coroutines - (Anonymous) - Expand
Co-routines - (Anonymous) - Expand

Fri, Apr. 29th, 2005 02:15 pm (UTC)
etrepum

I've definitely written funky loops like this before, using try:except: might be "better" depending on how twisted your loops are. I'd probably have written this case like Andre's suggestion, though.

This is probably my worst offense:
dct = {....}
while True:
    for key, condition in dct.iteritems():
        if condition() is None:
            continue
        # modifying a dict being iterated.. but breaking
        del dct[key]
        break
    else:
        # break out of the while loop
        break


It's done this way because the "condition" functions have side-effects (if returning something other than None) that can effect whether other condition functions will trigger, so this chunk of code waits until the system reaches equilibrium... either by exhausting the dict, or going through a pass where it doesn't change.

It's obviously not the optimal algorithm for doing this, but it's the best way I've found to express it in this case given the density of doing it another way, the size of the data set, and Python's behavior.

...

On a related note, have you been following any of the PEP-340 discussions on python-dev? There's some interesting possibilities in there.

Fri, Apr. 29th, 2005 04:32 pm (UTC)
bramcohen

That does look fairly sketchy, not because it's hard to read but because it's fragile - it would be easy to forget the rule later and break it.

The wonkiest thing to read in your example is the 'if condition() is None:', because it seems to imply that condition() has no side effects, which is very misleading.

I haven't been following those discussions, although I've only even seen finally used for cleanup, so I'm all in favor of cleaner, less dangerous syntax which gets rid of it.

Fri, Apr. 29th, 2005 04:37 pm (UTC)
nvioli

seems like you could do this pretty easily using recursion in scheme or similar (no loops needed):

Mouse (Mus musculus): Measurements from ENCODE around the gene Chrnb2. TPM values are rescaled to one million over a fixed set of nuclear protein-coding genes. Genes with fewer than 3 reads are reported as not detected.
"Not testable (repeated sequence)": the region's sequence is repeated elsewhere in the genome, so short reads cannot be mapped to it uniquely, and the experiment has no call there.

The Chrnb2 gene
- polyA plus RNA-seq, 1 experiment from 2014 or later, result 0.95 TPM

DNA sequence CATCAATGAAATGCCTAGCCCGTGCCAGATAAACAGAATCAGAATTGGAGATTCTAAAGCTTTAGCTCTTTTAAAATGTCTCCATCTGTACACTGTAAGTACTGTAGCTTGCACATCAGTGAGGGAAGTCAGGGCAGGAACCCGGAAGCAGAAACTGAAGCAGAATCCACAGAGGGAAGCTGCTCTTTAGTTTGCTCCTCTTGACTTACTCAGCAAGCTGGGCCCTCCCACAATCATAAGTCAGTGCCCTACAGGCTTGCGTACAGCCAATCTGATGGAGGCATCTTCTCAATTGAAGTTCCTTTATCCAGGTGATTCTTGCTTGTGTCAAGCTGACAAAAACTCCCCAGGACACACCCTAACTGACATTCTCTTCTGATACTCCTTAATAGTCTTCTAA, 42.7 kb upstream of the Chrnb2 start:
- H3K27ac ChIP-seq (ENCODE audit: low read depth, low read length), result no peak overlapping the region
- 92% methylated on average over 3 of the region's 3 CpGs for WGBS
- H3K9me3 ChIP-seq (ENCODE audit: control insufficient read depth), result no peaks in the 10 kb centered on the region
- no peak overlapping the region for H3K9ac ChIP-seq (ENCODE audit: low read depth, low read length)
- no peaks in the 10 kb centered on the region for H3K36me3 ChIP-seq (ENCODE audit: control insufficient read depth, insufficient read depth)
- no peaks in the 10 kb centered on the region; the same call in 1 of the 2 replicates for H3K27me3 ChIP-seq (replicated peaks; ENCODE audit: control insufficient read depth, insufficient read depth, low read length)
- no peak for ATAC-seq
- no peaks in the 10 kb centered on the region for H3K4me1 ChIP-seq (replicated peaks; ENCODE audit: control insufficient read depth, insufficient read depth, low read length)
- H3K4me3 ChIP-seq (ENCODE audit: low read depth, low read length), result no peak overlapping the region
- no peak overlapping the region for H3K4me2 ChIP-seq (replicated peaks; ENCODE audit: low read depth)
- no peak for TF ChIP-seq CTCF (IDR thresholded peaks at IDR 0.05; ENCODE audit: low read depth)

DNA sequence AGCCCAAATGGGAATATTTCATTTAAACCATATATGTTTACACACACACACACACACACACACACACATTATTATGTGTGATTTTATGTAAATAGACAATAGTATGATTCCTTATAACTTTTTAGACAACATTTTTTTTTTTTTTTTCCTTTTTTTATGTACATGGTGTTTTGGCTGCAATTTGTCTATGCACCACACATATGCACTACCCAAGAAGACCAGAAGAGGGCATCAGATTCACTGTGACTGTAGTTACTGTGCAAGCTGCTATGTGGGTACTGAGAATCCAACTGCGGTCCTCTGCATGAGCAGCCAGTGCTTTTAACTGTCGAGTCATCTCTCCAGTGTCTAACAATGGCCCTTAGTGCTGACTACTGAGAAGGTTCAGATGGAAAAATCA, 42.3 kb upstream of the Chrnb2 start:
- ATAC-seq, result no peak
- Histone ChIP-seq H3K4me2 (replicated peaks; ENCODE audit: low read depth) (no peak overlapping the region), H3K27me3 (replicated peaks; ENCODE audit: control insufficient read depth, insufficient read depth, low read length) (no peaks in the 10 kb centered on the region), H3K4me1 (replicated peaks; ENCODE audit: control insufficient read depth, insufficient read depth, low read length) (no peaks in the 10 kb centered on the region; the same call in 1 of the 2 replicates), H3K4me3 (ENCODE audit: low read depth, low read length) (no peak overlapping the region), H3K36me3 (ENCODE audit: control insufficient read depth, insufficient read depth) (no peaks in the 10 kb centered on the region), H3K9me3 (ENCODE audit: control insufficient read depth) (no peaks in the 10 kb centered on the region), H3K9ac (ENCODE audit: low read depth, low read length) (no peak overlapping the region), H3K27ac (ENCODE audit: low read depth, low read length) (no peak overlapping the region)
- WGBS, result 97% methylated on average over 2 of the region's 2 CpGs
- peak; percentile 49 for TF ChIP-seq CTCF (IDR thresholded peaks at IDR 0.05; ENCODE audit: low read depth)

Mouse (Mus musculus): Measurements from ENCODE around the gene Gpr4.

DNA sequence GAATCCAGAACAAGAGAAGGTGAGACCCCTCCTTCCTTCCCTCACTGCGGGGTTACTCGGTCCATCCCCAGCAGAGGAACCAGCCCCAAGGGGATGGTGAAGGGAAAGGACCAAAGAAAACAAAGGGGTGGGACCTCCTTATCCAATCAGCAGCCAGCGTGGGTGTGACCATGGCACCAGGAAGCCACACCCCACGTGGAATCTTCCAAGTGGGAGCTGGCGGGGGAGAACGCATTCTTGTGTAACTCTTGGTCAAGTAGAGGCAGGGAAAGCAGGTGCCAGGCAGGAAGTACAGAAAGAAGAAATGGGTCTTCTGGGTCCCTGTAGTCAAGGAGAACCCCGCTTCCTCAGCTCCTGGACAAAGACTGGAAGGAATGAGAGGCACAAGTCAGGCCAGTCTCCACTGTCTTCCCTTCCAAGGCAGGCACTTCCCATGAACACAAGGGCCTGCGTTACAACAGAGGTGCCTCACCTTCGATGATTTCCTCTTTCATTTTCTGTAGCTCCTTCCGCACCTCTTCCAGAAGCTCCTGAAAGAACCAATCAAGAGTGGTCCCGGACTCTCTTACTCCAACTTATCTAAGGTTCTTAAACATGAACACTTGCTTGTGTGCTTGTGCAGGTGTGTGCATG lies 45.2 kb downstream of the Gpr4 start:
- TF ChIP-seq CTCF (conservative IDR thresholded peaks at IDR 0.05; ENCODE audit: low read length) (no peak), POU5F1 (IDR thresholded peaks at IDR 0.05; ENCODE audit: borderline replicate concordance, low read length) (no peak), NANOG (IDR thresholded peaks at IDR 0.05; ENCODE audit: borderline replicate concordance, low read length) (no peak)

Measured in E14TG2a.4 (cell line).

(define (function1 arg1)
(begin
(dostuff)
(if (something)
(function2 (increment arg1))
(output1))))

(define (function2 arg2)
(begin
(domorestuff)
(if (somethingelse)
(function1 (increment arg2))
(output2))))

forgive me if that's not what you meant. i'm pretty new at this stuff.

Fri, Apr. 29th, 2005 04:38 pm (UTC)
nvioli

sorry about the indentation. i don't know how to do fixed width fonts.
int - (Anonymous) - Expand

Tue, May. 3rd, 2005 04:08 pm (UTC)
(Anonymous): Control flow

I've come across one case where this control structure would have been useful. It's in the "almost inverse algorithm" for calculating polynomial inverses (used in elliptic curve cryptography, see http://citeseer.ist.psu.edu/schroeppel95fast.html).

One case in 20 years isn't really enough to justifying adding this to a programming language, I think :-)

It's easy enough to simulate by adding another outer loop, anyway.

-- David Hopwood

Tue, May. 10th, 2005 02:54 pm (UTC)
(Anonymous): coroutines

These are coroutines... you can do them in any language.

Sun, Jun. 26th, 2005 07:45 pm (UTC)
bramcohen: Re: coroutines

Not quite coroutines - coroutines yield instead of returning, keeping their stack information between calls.

Tue, Jun. 21st, 2005 02:50 pm (UTC)
(Anonymous): C is your friend

Yeah, they're evil blah blah:

loopa: while(1) {
         do_something();
         if(something) goto loopb;
}
loopa: while(1) {